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Chrysler says 'no' to NHTSA recall in rare move

Bull Doser
Wikimedia Commons

In a rare move, Chrysler is saying "no" to the National Highway Traffic Safety Administration on a recall.

The agency wants the Detroit automaker to recall 2.7 million vehicles.

NHTSA claims a defect increases the risk of fire in rear crashes involving Jeep Grand Cherokees built in the 1993 to 2004 model years  and in Jeep Liberties built in the 2002 to 2007 model years.

Chrysler says the agency's reasoning is deeply flawed and the vehicles are safe.

"Chrysler's push-back is not only rare, but bold," says Michelle Krebs, an analyst with Edmunds.com.  "Ever since the Toyota recalls and congressional hearings that publicly humiliated Toyota and NHTSA for allegedly dragging their feet on recalls -- and they ultimately had to do those recalls -- automakers have been very quick to do recalls when there's been the slightest question."

Chrysler says there's no more risk of a fire in rear crashes in the vehicles targeted by NHTSA than in similar  vehicles made by other companies.  The automaker says NHTSA didn't use the proper comparison vehicles, didn't consult all its own databases, and drew incorrect conclusions.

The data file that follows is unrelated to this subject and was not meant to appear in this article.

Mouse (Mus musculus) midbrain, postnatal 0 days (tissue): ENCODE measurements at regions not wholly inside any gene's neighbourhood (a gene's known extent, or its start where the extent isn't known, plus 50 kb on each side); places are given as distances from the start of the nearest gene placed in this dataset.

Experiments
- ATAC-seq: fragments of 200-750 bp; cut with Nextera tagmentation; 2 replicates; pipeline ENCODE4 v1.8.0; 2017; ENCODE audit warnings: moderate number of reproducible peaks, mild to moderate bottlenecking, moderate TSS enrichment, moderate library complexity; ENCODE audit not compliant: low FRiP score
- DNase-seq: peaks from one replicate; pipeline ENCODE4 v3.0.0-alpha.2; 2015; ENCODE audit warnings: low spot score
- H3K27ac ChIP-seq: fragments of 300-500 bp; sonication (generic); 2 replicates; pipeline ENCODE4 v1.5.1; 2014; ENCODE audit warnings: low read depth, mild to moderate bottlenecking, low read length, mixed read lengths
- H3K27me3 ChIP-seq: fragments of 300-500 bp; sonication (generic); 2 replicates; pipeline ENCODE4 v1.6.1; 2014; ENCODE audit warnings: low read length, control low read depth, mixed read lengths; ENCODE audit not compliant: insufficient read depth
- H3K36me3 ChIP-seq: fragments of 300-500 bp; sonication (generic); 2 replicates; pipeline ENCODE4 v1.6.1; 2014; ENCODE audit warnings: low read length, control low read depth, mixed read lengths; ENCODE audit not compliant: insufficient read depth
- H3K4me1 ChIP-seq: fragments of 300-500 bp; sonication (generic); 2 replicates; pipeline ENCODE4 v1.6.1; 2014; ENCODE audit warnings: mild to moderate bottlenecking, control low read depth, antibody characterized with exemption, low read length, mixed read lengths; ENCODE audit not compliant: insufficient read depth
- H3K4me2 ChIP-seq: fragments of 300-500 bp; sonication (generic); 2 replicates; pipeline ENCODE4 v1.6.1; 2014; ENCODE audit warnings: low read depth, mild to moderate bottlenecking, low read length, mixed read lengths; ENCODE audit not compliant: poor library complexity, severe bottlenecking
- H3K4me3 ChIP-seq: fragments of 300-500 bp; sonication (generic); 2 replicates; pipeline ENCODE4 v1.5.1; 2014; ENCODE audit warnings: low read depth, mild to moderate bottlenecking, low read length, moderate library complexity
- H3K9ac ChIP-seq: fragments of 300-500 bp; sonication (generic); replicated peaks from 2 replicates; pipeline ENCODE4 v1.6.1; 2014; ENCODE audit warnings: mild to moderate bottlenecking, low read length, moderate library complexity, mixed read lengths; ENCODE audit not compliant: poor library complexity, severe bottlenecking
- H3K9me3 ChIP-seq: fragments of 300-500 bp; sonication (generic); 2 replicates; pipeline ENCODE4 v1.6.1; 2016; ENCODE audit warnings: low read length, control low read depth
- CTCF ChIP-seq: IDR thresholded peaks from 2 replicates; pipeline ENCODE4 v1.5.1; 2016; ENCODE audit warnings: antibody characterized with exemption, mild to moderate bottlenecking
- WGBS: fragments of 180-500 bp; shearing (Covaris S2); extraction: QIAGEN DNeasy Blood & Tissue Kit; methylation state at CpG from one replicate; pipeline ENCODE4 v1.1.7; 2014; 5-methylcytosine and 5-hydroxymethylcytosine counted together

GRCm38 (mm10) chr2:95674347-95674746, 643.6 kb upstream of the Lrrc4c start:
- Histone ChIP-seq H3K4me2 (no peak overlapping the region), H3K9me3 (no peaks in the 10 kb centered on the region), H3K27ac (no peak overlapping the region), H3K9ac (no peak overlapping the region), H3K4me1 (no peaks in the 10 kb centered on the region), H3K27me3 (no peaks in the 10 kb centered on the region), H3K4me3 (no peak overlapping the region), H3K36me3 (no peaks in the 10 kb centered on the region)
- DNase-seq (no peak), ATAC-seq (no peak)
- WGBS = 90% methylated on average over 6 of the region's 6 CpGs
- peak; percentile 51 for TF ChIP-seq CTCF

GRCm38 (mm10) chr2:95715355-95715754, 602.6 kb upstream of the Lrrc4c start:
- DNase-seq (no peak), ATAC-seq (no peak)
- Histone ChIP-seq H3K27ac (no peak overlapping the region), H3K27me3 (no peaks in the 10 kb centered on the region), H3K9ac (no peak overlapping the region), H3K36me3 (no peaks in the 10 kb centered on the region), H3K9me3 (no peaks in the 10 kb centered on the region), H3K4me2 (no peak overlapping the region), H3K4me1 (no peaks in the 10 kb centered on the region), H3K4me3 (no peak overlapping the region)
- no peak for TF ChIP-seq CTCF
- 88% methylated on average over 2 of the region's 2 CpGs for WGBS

A spokesman for the company said Chrysler needs to "fight for what we believe in."

NHTSA may order public hearings and if the issue isn't resolved. The U.S. Justice Department will make the final call.

Read more from Edmunds.com on how the vehicle recall process works here.

Tracy Samilton covers energy and transportation, including the auto industry and the business response to climate change for Michigan Public. She began her career at Michigan Public as an intern, where she was promptly “bitten by the radio bug,” and never recovered.